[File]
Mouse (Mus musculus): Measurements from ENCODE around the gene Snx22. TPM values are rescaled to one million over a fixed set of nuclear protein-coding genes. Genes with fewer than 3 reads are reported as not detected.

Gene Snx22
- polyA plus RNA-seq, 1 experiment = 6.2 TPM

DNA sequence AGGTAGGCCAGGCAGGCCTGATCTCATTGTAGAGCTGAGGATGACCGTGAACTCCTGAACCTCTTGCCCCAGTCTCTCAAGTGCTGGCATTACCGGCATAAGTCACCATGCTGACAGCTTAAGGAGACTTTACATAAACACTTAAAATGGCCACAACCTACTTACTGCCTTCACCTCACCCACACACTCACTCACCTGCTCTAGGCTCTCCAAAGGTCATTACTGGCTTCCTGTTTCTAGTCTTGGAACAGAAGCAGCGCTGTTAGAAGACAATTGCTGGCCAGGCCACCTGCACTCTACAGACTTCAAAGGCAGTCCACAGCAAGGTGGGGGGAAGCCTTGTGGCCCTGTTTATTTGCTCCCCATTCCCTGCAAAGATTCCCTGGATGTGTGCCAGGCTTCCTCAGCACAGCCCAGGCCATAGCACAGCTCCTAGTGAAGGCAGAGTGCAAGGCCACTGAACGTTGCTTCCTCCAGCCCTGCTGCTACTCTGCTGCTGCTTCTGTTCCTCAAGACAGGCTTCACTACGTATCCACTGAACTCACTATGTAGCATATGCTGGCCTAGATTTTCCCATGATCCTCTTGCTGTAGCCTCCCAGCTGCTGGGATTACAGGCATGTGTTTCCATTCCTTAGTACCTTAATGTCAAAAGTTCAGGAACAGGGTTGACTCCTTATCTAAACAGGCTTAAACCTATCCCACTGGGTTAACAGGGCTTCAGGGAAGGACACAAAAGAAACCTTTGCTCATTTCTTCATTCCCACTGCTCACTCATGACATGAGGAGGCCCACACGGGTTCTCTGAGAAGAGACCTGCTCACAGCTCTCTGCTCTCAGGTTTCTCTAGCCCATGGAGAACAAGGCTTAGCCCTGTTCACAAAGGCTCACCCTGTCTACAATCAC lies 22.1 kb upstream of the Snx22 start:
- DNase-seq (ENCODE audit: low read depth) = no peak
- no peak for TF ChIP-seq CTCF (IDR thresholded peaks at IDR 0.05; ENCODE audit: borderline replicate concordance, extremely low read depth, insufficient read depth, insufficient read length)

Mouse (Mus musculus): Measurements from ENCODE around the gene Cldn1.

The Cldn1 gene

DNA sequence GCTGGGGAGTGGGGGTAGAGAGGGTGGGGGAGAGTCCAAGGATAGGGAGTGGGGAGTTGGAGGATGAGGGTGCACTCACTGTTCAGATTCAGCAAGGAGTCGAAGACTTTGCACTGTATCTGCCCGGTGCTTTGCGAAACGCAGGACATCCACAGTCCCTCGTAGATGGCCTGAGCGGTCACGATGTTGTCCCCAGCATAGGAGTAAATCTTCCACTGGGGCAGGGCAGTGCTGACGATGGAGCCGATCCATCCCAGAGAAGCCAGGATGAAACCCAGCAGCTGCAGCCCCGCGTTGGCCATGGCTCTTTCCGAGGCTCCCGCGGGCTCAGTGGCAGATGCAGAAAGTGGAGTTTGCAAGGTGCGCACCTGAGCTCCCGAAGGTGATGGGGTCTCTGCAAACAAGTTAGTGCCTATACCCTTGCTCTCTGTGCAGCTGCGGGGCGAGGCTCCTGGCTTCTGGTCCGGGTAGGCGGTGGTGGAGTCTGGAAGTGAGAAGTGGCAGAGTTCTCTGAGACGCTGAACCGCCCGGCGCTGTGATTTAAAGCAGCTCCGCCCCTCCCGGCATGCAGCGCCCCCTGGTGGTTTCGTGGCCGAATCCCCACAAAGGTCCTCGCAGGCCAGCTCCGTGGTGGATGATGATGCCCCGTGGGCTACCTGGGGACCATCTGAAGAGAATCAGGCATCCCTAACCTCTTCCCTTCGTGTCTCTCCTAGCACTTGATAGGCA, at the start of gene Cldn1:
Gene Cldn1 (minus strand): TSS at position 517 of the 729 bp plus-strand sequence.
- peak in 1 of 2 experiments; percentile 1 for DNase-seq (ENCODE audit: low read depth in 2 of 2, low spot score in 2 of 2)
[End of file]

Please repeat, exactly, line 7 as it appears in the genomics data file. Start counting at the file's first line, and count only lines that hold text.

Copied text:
Mouse (Mus musculus): Measurements from ENCODE around the gene Cldn1.